Throwing Maternal Support Out With the Afterbirth
Almost 61% of women with children under 3 years old, and almost 56% of women with children under 1 year, were in the labor force in 2011.
And America has no real maternal support service for any of them!
Lori Sokol explores the holes in America’s system that leaves mom’s, single or otherise, out in the cold. http://womensenews.org/story/parenting/130524/single-or-not-us-moms-have-reason-feel-alone
Illinois Sick Day Bill Makes Difference for Women
Illinois lawmakers have introduced the Healthy Workplace Act, a bill that would allow workers to accrue up to seven paid sick days a year.
Women still bear the brunt of caretaking responsibilities, and it is largely women who go without paid sick-days benefits. Female-dominated industries, including childcare and food service, are among the least likely to offer paid sick days, according to the National Partnership for Women and Families.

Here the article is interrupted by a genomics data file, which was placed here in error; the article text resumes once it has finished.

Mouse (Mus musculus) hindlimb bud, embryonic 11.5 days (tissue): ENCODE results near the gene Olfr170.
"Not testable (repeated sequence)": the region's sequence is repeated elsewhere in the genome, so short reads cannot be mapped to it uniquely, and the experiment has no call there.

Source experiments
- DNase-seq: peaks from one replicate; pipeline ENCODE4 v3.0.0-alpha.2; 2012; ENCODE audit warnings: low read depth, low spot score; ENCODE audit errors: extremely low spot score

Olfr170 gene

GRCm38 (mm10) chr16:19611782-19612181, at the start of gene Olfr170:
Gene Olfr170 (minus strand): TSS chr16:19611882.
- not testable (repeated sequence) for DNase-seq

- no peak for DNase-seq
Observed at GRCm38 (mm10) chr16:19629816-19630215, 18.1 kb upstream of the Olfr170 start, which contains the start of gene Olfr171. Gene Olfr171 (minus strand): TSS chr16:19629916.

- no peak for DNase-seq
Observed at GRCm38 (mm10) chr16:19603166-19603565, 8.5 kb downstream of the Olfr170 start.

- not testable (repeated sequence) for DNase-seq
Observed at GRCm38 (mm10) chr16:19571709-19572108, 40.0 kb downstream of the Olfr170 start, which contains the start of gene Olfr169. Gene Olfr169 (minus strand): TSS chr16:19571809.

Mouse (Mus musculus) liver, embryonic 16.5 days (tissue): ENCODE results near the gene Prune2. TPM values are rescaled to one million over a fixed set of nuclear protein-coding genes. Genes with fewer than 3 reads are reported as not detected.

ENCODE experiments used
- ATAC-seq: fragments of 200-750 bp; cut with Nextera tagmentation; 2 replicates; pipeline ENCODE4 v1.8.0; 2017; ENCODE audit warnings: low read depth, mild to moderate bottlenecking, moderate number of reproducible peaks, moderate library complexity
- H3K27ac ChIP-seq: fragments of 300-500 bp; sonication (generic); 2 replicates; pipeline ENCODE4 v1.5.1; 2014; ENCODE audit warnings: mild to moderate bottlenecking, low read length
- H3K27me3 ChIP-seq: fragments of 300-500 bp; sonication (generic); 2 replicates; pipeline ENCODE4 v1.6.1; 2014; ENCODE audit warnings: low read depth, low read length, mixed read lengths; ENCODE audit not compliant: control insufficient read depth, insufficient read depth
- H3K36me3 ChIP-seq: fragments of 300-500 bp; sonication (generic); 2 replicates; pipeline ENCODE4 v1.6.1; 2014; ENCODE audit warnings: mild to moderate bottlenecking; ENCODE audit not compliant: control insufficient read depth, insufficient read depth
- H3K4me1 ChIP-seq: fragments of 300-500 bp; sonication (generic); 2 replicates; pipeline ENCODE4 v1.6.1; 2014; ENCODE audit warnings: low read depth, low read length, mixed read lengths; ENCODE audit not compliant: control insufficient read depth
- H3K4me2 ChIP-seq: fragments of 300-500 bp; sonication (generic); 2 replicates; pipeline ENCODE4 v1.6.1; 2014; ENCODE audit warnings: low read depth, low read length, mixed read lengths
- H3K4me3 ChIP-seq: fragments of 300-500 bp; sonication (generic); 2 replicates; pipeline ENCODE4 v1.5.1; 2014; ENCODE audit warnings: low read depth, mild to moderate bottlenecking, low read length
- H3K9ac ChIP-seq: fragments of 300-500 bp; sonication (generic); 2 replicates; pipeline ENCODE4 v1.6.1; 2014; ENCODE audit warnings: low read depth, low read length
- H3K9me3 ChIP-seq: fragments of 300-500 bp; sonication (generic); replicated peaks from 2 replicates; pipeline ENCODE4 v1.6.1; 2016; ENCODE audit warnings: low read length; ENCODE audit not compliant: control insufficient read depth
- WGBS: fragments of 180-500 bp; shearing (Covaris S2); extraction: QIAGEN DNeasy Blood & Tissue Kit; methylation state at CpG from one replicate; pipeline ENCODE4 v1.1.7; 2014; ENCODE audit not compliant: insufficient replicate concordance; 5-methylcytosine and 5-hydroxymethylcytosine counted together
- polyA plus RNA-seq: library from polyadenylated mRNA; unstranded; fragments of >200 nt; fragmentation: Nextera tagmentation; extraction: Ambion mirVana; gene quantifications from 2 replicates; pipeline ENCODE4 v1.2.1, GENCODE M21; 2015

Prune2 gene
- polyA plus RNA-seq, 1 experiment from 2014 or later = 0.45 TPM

Nearly three-quarters of workers in those two industries don’t enjoy paid sick time. In fact, half of all working mothers, and two-thirds of low-income working mothers, report that they do not get paid when they take a day off to care for a sick child.
San Francisco was the first city to mandate paid sick days for their workers. The law went into effect in 2007. Four years later, in a survey of 727 employers, the Institute for Women’s Policy Research found that 6 out of 7 employers report no impact in profitability. While business opposition was strong before the law went into effect, two-thirds of employers now support the law.